Syria faced new sanctions after flouting Sunday an Arab League deadline to accept observers to monitor the unrest sweeping the country, which the UN says has killed at least 4,000 people.
The latest standoff between Syria and the Arab League comes as the death toll from violence across the country on Saturday and Sunday rose to at least 63, and after the UN Human Rights Council accused Damascus of "gross violations" of human rights.
A senior Qatari official said Damascus had asked for "new clarifications and further amendments to be made to the protocol which was proposed" to cover the deployment of the observer mission.
But the Arab ministers had "refused."
The Qatari official said, however, that if Syrian officials "still want to sign, they can come tomorrow to Cairo."
The Arab League ministerial committee late on Saturday gave Damascus until Sunday to allow an observer mission into the country and thereby avoid further sanctions.
Jeffrey Feltman, US assistant secretary of state for near eastern affairs, said monitors were needed to keep a check on the forces of Syrian President Bashar al-Assad who have been accused by the UN of rights abuses.
"We believe that in full light of monitors and media, the security services reporting to Assad and his clique would not be able to operate the way they are operating now," Feltman said in Jordan.
Allowing in monitors would be a "peaceful way of trying to stop this sustained cycle of violence that Assad seems committed to turning Syria into."
Feltman also charged that Syria's ally Iran was "actively engaged" in supporting the Syrian regime's lethal crackdown and "facilitating" the killings of Syrian people.
The meeting in Doha listed 19 Syrian officials it said would be banned from travel to Arab countries and whose assets would be frozen by those states.
The panel also called for an embargo on the sale of Arab arms to Syria and cut by half the number of Arab flights into and out of Syria -- including its national carrier Syrian Air -- with effect from December 15.
Top military and intelligence brass as well as the defence and interior ministers are among the 19 officials banned from travel to Arab countries.
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President Assad's brother, General Maher al-Assad, who heads the feared Fourth Armoured Division, and his cousin Rami Makhluf, a telecommunications tycoon, are also among those blacklisted.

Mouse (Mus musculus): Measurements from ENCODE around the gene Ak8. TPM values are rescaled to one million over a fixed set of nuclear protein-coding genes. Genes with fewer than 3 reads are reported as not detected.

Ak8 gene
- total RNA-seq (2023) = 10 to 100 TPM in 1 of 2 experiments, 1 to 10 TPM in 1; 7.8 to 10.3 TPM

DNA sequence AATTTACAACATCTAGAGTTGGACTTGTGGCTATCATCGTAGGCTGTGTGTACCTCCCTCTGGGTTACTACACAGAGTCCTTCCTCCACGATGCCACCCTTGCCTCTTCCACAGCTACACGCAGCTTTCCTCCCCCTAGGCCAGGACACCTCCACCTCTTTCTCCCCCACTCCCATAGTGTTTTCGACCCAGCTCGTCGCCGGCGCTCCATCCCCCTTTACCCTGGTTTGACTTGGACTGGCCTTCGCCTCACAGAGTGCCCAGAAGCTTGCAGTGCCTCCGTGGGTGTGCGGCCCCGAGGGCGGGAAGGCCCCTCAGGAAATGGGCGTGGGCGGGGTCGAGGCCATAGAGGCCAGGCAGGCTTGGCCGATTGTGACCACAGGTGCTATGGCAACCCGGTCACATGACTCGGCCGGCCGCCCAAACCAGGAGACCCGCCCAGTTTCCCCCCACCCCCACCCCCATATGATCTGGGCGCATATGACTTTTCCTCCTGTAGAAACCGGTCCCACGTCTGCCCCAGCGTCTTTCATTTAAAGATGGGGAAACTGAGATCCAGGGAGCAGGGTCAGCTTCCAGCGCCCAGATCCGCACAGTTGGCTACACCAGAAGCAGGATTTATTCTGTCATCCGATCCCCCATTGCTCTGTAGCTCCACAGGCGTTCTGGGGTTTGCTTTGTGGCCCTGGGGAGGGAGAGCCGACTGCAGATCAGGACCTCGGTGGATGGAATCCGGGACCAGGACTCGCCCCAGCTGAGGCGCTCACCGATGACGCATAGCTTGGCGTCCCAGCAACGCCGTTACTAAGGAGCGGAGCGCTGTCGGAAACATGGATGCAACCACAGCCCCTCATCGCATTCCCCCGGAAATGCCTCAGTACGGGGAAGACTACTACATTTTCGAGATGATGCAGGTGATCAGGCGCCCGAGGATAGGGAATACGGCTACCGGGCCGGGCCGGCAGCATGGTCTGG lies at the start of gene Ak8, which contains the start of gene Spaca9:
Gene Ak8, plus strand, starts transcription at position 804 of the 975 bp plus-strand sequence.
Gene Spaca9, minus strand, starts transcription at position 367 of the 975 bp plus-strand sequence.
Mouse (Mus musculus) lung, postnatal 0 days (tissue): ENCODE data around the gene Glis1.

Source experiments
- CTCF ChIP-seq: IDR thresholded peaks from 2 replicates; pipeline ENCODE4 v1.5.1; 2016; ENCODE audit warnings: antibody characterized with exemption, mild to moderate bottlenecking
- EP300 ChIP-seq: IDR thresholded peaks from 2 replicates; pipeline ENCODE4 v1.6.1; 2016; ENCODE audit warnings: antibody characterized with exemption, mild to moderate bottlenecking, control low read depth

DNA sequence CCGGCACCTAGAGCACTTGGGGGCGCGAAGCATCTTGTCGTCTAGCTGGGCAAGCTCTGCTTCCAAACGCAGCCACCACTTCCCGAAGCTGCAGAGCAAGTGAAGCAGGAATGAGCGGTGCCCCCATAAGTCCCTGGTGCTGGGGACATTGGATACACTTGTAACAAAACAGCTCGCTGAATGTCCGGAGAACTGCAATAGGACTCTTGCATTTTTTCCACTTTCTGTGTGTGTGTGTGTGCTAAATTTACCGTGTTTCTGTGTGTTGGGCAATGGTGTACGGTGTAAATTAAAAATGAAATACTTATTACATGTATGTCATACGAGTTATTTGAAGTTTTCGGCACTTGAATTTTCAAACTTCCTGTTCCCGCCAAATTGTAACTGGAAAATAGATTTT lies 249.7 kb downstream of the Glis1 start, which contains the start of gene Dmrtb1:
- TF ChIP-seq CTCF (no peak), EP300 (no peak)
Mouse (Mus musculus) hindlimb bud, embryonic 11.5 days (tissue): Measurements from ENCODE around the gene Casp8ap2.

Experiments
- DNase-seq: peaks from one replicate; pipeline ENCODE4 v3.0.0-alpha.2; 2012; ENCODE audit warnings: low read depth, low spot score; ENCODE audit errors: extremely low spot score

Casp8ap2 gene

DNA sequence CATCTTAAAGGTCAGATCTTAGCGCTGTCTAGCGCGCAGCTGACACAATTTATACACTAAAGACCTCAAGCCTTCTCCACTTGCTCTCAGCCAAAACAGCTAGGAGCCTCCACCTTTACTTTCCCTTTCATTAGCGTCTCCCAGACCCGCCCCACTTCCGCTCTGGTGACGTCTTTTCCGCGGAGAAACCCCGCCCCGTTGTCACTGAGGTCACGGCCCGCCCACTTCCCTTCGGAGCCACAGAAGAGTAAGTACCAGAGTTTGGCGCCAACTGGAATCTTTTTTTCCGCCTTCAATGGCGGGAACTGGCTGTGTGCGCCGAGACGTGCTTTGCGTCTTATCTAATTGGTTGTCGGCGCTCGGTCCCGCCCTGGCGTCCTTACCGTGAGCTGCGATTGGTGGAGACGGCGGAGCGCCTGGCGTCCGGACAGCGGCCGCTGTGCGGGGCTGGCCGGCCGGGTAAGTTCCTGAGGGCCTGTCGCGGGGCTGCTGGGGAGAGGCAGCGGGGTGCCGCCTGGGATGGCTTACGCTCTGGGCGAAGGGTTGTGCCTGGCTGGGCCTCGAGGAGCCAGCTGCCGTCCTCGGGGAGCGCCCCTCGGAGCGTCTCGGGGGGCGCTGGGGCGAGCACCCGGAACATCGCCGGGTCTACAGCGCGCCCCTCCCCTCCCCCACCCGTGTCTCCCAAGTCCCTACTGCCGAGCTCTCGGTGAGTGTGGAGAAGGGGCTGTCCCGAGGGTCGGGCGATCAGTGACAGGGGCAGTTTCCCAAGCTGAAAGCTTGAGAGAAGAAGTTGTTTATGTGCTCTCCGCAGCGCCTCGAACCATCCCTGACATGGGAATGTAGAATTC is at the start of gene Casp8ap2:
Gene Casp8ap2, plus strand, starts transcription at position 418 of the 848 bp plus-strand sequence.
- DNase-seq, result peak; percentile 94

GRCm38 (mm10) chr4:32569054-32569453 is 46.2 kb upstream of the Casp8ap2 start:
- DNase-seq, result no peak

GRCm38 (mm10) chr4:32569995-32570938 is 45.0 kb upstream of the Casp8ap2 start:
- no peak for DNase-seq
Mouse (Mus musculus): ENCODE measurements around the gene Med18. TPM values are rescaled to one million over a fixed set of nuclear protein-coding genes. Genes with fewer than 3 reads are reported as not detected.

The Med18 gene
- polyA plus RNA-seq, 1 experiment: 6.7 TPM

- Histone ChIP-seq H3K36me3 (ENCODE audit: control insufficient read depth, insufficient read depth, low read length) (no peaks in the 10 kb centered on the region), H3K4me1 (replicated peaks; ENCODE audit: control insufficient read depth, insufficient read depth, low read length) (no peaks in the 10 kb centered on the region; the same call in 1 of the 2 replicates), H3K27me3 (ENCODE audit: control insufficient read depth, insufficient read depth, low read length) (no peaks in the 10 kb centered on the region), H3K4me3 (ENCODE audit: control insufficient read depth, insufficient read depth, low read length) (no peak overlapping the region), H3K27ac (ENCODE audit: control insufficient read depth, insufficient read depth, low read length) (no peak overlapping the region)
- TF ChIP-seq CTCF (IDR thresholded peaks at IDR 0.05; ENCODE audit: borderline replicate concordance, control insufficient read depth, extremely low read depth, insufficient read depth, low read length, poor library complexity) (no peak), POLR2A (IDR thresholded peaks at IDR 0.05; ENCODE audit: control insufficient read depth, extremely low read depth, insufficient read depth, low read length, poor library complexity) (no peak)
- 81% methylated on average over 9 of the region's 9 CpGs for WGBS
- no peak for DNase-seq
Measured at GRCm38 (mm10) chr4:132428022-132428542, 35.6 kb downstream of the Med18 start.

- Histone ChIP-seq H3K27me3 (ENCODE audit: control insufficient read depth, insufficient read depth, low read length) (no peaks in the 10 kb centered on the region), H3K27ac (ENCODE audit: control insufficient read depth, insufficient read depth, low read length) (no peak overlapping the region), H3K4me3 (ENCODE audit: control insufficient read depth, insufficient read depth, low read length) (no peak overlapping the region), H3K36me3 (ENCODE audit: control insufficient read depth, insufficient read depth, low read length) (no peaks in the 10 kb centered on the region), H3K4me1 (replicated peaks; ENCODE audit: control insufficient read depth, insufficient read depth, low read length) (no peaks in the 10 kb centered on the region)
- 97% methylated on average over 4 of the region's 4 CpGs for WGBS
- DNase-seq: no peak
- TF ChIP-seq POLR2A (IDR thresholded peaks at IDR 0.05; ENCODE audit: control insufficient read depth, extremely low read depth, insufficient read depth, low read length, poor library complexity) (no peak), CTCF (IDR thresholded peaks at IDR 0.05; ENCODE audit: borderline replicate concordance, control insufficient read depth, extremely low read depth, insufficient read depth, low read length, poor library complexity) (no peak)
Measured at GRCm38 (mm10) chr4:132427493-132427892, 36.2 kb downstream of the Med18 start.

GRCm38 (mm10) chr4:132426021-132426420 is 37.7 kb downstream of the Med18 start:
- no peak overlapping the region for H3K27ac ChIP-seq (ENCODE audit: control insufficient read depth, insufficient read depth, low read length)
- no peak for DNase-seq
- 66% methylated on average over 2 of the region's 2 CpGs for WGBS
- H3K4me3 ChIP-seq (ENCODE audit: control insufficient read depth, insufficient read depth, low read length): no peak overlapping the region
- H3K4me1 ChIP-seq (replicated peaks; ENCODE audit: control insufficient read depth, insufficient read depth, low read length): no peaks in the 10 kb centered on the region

The Arab panel also tasked a committee with drawing up a list of Syrian businessmen involved in financing the repression, ahead of slapping them with sanctions.
"This is a message to businessmen who have kept silent, so that they will choose what side to be on," said Najib Ghadban, a member of the opposition Syrian National Council which represents most of Assad's opponents.
An analyst in Damascus said chances were slim that the government would allow in observers under the conditions set by the Arab League. Syria says the conditions undermine its sovereignty.
The Arab League had on November 27 approved an initial wave of sweeping sanctions against Assad's government over the crackdown -- the first time that the bloc has enforced such punitive measures against a member state.
Those measures included an immediate freeze on transactions with Damascus and its central bank and of Syrian regime assets in Arab countries.
On the ground, three children aged 11, 14 and 16 and their father, were among 40 people killed across Syria on Sunday by security forces and pro-regime "shabiha" militiamen, the Syrian Observatory for Human Rights said.
At least 30 of those killed died in the flashpoint central province of Homs which has been at the forefront of the regime's crackdown on dissidents, and included mutinous soldiers, the Britain-based watchdog said.
Earlier it reported 11 civilians among 23 people killed on Saturday, most occurring in the northwestern province of Idlib, another focal point of anti-regime protests raging since March.
Sunday's deadline was announced in Doha by Qatari Prime Minister Sheikh Hamad bin Jassim al-Thani, who also warned against the internationalisation of the Syrian crisis if Damascus did not heed the Arab call.
"As Arabs we fear that if the situation continues things will get out of Arab control," Sheikh Hamad said.
On Friday an emergency meeting of the UN Human Rights Council passed a resolution "strongly condemning the continued widespread, systematic and gross violations of human rights and fundamental freedoms by the Syrian authorities."
Damascus rejected the resolution as "unjust" and said it was "prepared in advance by parties hostile to Syria."